The bees need your help

We need the bees for pollination. Nearly all fruits and vegetables depend on insects for pollination. No pollination no fruit

No honey bees, no honey

Insects are part of our diverse and wonderful planet

This is something everyone can do, starting now

Asiatic hornets (Frelon Asiatique) are gradually spreading and they kill and eat bees, destroying whole hives. You can spot the nest during the winter months, less easy when the leaves are on the trees. We have one on the other side of the stream, directly opposite the bee hive. Normally near some kind of water, these nests are very large and round, high up in the tree. You might think it is a bird’s nest, but look closely and you will see it is completely round. There is not a lot you can do with a nest found at this time of year as the hornets have left. A nest found in the spring and summer is likely to be active, and you should notify your Mairie. Different departments have different policies for their destruction. In the meantime, you need to make some traps. Use some of those empty plastic milk bottles you keep throwing out. In the early spring hornet queens are vulnerable and can be caught in this kind of trap. See the diagram.

Model of simple trap for the queens of asiatic hornet to hang up from the 15th of february to the 15th of april or in autumn from the 15th of october to the end of november

Cut a plastic bottle about 3/4 up-transparent is good but you can use milk bottles-Cut a slot 7mm wide in bottle top-

put top half upside down in bottom half- You can use the bottom of another bottle to keep the rain off-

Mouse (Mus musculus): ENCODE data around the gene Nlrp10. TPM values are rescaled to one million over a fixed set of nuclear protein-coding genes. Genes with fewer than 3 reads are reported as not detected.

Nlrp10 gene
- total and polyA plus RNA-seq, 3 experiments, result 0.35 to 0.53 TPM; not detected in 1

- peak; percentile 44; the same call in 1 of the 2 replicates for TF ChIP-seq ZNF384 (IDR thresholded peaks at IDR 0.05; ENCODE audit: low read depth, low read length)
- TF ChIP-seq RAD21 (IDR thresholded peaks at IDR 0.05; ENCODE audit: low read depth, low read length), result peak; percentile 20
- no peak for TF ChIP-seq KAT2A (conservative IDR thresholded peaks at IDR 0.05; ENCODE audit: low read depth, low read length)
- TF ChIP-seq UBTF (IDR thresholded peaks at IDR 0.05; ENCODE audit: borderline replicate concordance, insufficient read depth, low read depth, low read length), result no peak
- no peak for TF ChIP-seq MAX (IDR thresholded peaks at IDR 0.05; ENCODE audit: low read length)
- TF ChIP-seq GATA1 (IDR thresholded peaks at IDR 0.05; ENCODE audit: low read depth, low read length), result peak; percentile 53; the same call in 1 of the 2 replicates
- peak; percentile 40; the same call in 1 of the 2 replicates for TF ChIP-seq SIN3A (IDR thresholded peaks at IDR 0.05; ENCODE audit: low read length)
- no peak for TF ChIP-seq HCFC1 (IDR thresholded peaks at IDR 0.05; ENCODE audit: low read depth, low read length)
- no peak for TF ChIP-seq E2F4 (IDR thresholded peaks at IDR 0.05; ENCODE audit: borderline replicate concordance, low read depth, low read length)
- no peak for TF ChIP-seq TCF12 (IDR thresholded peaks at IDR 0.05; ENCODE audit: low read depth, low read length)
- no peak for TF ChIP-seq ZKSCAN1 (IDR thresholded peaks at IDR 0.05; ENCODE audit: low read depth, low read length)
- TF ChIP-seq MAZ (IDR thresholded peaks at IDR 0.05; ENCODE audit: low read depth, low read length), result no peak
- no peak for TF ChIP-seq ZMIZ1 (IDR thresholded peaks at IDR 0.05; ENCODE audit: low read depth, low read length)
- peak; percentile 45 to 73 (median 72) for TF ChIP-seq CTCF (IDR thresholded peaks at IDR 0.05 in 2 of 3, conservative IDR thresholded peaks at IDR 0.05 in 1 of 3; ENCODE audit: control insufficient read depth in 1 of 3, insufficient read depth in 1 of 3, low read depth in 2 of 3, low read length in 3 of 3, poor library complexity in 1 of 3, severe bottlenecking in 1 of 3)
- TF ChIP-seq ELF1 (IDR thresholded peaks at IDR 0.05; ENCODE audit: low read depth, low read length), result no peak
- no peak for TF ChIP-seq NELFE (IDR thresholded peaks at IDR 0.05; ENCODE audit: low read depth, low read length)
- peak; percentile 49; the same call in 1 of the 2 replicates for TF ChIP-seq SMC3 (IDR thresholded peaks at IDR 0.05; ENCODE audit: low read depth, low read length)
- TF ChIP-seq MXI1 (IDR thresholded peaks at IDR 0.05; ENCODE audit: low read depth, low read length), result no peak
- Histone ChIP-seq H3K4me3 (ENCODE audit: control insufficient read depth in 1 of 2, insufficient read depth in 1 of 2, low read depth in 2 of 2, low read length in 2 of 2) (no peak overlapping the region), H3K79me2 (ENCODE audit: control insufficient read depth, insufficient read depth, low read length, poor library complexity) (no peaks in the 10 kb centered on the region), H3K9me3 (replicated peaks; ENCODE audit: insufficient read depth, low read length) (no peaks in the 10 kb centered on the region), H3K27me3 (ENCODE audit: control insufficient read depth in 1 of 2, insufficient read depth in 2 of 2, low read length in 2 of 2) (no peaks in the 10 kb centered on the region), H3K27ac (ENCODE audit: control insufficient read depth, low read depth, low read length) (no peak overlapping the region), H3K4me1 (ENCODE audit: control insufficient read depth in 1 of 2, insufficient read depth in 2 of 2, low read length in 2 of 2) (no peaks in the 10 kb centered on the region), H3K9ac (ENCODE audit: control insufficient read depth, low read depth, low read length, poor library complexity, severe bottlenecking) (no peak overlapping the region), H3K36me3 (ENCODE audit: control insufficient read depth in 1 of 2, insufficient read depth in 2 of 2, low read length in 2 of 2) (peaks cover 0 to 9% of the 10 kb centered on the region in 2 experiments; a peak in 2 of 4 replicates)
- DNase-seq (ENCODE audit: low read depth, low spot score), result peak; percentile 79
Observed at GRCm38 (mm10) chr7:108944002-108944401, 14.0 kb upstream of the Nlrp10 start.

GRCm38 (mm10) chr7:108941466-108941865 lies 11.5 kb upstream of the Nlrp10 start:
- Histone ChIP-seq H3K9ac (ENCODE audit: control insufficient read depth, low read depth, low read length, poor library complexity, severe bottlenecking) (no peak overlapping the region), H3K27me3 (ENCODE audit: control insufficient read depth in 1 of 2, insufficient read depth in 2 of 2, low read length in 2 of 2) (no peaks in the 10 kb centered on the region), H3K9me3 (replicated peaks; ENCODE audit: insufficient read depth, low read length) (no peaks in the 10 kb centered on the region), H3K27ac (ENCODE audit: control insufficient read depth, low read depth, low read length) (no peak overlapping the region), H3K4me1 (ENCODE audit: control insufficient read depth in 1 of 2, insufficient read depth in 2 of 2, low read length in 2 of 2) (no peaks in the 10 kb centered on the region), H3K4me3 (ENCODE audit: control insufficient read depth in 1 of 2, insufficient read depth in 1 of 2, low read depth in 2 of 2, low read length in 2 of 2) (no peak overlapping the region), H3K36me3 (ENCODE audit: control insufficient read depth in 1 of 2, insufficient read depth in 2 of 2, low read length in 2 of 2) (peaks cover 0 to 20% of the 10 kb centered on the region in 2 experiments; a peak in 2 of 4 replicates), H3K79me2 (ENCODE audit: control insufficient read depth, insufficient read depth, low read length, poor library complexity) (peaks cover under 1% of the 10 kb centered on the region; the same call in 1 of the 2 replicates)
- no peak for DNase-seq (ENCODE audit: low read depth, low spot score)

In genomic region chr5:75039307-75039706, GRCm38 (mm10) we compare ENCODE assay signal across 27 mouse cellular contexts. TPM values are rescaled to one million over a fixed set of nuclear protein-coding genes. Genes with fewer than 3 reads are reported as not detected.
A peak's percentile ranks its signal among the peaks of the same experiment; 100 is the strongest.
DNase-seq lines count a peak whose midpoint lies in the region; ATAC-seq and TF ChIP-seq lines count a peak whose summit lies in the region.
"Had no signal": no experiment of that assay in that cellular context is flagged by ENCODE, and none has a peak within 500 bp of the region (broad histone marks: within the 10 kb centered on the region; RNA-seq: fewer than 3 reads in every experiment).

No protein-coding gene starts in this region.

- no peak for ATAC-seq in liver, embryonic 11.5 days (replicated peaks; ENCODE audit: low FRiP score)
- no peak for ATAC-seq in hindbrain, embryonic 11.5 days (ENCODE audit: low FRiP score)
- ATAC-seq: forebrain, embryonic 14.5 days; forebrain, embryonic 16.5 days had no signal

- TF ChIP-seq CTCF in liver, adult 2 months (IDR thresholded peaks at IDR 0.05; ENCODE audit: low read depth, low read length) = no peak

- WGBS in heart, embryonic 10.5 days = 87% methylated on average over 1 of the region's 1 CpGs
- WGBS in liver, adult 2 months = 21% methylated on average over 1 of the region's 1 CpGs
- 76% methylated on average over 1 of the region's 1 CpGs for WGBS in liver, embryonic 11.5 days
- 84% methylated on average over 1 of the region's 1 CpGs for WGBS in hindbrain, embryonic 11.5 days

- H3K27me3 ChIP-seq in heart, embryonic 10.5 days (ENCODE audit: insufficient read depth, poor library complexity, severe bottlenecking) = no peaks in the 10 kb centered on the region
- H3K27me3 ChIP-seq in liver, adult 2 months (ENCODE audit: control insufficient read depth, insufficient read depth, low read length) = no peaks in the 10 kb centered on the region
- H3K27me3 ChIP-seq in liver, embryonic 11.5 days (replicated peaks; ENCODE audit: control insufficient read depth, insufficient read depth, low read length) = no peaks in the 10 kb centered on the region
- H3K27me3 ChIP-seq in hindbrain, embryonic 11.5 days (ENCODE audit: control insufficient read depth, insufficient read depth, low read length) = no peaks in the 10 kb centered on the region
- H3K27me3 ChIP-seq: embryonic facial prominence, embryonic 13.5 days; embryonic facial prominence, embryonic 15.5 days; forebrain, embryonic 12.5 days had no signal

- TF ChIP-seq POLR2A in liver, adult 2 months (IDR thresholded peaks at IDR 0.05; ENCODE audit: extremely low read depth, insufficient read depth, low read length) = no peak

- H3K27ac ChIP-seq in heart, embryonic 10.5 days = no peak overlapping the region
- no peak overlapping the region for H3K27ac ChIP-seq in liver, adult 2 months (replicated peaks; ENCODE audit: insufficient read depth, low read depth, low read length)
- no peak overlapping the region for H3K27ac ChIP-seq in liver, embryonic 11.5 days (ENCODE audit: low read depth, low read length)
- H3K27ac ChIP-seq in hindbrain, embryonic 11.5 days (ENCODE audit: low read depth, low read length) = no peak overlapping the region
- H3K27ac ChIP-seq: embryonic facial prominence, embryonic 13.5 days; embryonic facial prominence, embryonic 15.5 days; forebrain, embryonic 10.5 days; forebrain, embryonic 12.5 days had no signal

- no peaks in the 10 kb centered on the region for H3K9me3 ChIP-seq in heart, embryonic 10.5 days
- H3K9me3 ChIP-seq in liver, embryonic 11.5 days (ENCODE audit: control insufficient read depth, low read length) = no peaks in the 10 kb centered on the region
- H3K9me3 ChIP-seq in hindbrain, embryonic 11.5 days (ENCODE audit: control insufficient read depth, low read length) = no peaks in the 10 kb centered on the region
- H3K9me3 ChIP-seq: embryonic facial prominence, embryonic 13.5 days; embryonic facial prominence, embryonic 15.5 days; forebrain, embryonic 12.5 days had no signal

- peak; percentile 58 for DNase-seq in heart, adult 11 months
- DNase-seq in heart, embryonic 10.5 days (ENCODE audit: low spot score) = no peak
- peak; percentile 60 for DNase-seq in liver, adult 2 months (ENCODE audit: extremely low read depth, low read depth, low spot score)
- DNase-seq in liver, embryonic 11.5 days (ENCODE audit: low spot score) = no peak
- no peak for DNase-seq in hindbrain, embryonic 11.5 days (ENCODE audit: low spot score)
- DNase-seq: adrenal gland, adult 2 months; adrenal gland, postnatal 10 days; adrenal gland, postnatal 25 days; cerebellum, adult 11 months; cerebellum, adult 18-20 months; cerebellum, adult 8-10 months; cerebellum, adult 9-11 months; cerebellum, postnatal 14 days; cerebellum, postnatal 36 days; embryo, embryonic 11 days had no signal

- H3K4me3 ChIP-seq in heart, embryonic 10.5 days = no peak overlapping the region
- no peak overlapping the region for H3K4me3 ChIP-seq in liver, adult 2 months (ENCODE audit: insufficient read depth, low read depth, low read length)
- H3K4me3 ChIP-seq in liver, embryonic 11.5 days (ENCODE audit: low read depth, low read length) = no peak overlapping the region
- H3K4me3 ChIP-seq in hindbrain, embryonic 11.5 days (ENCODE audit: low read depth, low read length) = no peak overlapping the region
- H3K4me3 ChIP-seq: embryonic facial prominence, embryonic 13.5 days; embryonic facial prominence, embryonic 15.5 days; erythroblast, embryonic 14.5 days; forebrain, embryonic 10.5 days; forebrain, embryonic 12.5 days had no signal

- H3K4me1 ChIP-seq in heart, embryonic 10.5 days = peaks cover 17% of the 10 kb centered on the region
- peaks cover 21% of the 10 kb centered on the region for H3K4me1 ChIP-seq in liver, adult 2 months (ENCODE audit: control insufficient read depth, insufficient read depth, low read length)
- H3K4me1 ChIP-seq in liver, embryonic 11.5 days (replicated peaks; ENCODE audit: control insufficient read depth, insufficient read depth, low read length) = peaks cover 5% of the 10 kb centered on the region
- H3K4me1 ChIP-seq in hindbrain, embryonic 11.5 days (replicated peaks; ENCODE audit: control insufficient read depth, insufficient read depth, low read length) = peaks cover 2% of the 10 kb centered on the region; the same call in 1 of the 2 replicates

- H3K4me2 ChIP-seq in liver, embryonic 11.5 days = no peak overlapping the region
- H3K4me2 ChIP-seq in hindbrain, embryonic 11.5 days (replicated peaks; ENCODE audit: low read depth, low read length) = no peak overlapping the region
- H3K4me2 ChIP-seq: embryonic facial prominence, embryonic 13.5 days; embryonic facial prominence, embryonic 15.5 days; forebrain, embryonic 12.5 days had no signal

Heat a wire (it makes a clean hole) and push through the plastic to make a handle-

Put some beer in it or blackcurrant sirop and hang up

In the spring of 2013 we had about 15 of these traps in the garden and around in the woods. We didn’t noticeaby catch any, but we didn’t investigate too closely. However, we did not see any nests and more importantly we only saw 1 frelon asiatic. Our bees were fine.

Insects need food, especially early and late in the year when there are less wild flowers. All heathers are wonderful for bees and there are some early flowering ones. Pulmonaria flowers very early and stays in flower a long time. Look at your garden, see if you can plant more perennials and shrubs specifically attractive to insects. Many annuals are loved by insects, sow some hardy ones as soon as the weather is suitable. Marigolds, shirley poppies and cornflowers and then later on when it is warmer Zinnias and Cosmos. If you have some spare ground sow a flower mix.

If you have some spare time make up an insect hotel. This will give your solitary bees somewhere to hibernate, next winter. You can buy them, but much more fun to make your own. Goggle insect hotel for some ideas

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